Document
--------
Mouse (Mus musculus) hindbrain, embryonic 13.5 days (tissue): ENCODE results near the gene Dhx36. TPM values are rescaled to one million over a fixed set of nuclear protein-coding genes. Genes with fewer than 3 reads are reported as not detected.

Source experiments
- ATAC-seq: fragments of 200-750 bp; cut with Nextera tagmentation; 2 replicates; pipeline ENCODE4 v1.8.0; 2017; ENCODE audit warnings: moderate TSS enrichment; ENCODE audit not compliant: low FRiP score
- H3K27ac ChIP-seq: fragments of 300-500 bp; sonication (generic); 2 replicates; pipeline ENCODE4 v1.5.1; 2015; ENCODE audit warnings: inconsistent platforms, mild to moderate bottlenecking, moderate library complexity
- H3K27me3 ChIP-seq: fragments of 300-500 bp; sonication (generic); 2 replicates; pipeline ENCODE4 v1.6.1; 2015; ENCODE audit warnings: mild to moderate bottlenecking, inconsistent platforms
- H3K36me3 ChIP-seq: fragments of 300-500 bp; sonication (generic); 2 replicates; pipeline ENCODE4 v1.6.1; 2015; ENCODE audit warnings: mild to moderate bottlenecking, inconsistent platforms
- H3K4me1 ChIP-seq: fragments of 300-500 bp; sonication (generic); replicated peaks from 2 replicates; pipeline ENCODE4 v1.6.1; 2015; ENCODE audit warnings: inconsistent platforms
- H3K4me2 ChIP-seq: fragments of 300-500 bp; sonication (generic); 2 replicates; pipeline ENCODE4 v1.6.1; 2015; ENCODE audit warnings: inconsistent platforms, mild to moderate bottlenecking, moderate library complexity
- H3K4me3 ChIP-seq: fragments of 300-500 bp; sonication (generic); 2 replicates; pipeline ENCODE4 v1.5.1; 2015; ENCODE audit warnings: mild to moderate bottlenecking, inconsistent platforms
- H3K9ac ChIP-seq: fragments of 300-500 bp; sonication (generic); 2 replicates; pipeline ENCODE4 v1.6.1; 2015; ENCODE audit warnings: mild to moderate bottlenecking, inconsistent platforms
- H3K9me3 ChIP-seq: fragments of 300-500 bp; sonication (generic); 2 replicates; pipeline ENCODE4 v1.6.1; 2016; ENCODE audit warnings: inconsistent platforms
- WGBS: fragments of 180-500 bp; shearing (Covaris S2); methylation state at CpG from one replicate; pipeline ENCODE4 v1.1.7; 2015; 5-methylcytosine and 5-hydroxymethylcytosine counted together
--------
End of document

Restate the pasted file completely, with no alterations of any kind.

Mouse (Mus musculus) hindbrain, embryonic 13.5 days (tissue): ENCODE results near the gene Dhx36. TPM values are rescaled to one million over a fixed set of nuclear protein-coding genes. Genes with fewer than 3 reads are reported as not detected.

Source experiments
- ATAC-seq: fragments of 200-750 bp; cut with Nextera tagmentation; 2 replicates; pipeline ENCODE4 v1.8.0; 2017; ENCODE audit warnings: moderate TSS enrichment; ENCODE audit not compliant: low FRiP score
- H3K27ac ChIP-seq: fragments of 300-500 bp; sonication (generic); 2 replicates; pipeline ENCODE4 v1.5.1; 2015; ENCODE audit warnings: inconsistent platforms, mild to moderate bottlenecking, moderate library complexity
- H3K27me3 ChIP-seq: fragments of 300-500 bp; sonication (generic); 2 replicates; pipeline ENCODE4 v1.6.1; 2015; ENCODE audit warnings: mild to moderate bottlenecking, inconsistent platforms
- H3K36me3 ChIP-seq: fragments of 300-500 bp; sonication (generic); 2 replicates; pipeline ENCODE4 v1.6.1; 2015; ENCODE audit warnings: mild to moderate bottlenecking, inconsistent platforms
- H3K4me1 ChIP-seq: fragments of 300-500 bp; sonication (generic); replicated peaks from 2 replicates; pipeline ENCODE4 v1.6.1; 2015; ENCODE audit warnings: inconsistent platforms
- H3K4me2 ChIP-seq: fragments of 300-500 bp; sonication (generic); 2 replicates; pipeline ENCODE4 v1.6.1; 2015; ENCODE audit warnings: inconsistent platforms, mild to moderate bottlenecking, moderate library complexity
- H3K4me3 ChIP-seq: fragments of 300-500 bp; sonication (generic); 2 replicates; pipeline ENCODE4 v1.5.1; 2015; ENCODE audit warnings: mild to moderate bottlenecking, inconsistent platforms
- H3K9ac ChIP-seq: fragments of 300-500 bp; sonication (generic); 2 replicates; pipeline ENCODE4 v1.6.1; 2015; ENCODE audit warnings: mild to moderate bottlenecking, inconsistent platforms
- H3K9me3 ChIP-seq: fragments of 300-500 bp; sonication (generic); 2 replicates; pipeline ENCODE4 v1.6.1; 2016; ENCODE audit warnings: inconsistent platforms
- WGBS: fragments of 180-500 bp; shearing (Covaris S2); methylation state at CpG from one replicate; pipeline ENCODE4 v1.1.7; 2015; 5-methylcytosine and 5-hydroxymethylcytosine counted together